Hazrat Imam Rabbani Shaikh Ahmad Farooqi Al-Sirhindi

The Land of Hindustan is an abode of Sufism and Dargahs. In India, faith is the strongest bond that cements the social fabric amongst people and this is the reason why Sufism as a spiritual path in the Indian sub-continent. Sufism in India shows the path not only to enlighten Muslims, but is also followed by people of any faith interested in spiritual awakening. There are numerous Sufi saints born in India and their contribution to a syncretic culture is immeasurable. Of these, the name of Hazrat Shaikh Ahmad Farooqi Al-Sirhindi, popularly known as Mujaddid Alf Sani (Reviver of the Faith in the Second Millennium), stands out. He was an original thinker, whose writings and utterances created a stir in his time. In some ways, he continues even today to exercise a powerful influence on Islamic thought.  

Hazrat Shaikh Ahmad Sirhindi was born in 1564CE. He belonged to a devout Muslim family that claimed descent from Hazrat Umar Farooq (the second Caliph of Islam). His father Hazrat Shaikh Abdul Ahad was a well-known Sufi of his time. Hazrat Shaikh Ahmad Sirhindi received his basic education at home. His subsequent studies of the Holy Quran, Hadith and theology were in Sirhind and Sialkot. Later, he devoted most of his time to the study of HadithTafseer and philosophy. He worked for some time in Lahore but the greater part of his life was spent in Sirhind, where he was to become a champion of Islamic values. It was not until he was 36 years old that he went to Delhi and joined the Naqshbandi order of Sufism under the discipleship of Hazrat Khwaja Raaziuddin Muhammad Baqi Billah. According to Zabdat-ul Maqamat, Hazrat Khwaja Raaziuddin Muhammad Baqi Billah was of the view that ‘Hazrat Shaikh Ahmad Sirhindi is the sun whose brilliance steals the light of innumerable stars‘.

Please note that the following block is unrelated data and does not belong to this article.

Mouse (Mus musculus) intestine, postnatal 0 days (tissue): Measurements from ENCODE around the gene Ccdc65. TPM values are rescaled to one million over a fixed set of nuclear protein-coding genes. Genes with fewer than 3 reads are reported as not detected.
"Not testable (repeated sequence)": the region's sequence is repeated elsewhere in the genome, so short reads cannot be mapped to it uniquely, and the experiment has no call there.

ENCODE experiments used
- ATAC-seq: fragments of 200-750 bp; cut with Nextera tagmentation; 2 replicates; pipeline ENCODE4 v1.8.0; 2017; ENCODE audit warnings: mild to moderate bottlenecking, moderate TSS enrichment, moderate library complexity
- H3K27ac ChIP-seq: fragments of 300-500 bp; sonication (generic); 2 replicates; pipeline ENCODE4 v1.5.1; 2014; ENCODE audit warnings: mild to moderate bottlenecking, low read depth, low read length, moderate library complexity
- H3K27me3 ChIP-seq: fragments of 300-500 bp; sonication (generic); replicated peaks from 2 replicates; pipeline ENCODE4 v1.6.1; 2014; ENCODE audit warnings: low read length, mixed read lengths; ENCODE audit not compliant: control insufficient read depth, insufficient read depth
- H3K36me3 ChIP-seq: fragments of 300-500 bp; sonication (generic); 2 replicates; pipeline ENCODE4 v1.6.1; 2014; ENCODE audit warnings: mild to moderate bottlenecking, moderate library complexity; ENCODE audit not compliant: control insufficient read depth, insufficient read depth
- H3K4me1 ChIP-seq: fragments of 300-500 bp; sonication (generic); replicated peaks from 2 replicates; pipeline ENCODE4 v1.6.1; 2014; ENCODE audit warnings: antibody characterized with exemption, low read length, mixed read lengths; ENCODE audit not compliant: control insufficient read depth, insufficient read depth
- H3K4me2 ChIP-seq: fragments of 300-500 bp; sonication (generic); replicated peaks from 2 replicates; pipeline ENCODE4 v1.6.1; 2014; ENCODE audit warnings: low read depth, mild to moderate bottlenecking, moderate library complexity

During this period, Muslims in India had lost the knowledge of true Islam and had started depending more on Karamat (miracles of the saints) than Islamic teachings. The Ulema and theologians of the time had ceased to refer to the Quran and Hadith in their commentaries, and considered jurisprudence as the only religious knowledge needed. Emperor Akbar (1556-1605CE) had started a series of experiments with Islam, propagating his own religion Din-i-Ilahi, an amalgamation of Hindu and Muslim beliefs. In these circumstances, Hazrat Shaikh Ahmad Sirhindi set upon himself the task of purifying Islamic beliefs. His aim was to rid Islam of the accretions of common un-Islamic rituals. He was highly critical of the philosophy of Wahdat-ul Wujud (the unity of existence) against which he gave his philosophy of Wahdat-ush-Shuhud (the unity of witness).

He entered into correspondence with Muslim scholars and clerics and laid stress on following the true contours of Islam. To him, mysticism without Shariah (Islamic Jurisprudence) was misleading. He stressed on the importance of Namaz and fasting. Through preaching, discussions and his maktubat addressed to important nobles and leaders of religious thought, he spread his message amongst the elite in particular. As he and his followers also worked in the imperial camp and army, he was soon noticed by Emperor Jahangir (1605-27CE).  Jahangir, unlike his father, was a more orthodox Muslim. But he still insisted on full prostration by all his subjects. Hazrat Shaikh Ahmad Sirhindi refused to prostrate before him, as result of which he was imprisoned at Gwalior Fort for two years, until the emperor realised his mistake. Jahangir then not only released Hazrat Shaikh Ahmad Sirhindi, but also recalled him to Agra. Thereafter, Emperor Jahangir retracted all ‘un-Islamic laws’ implemented by Akbar.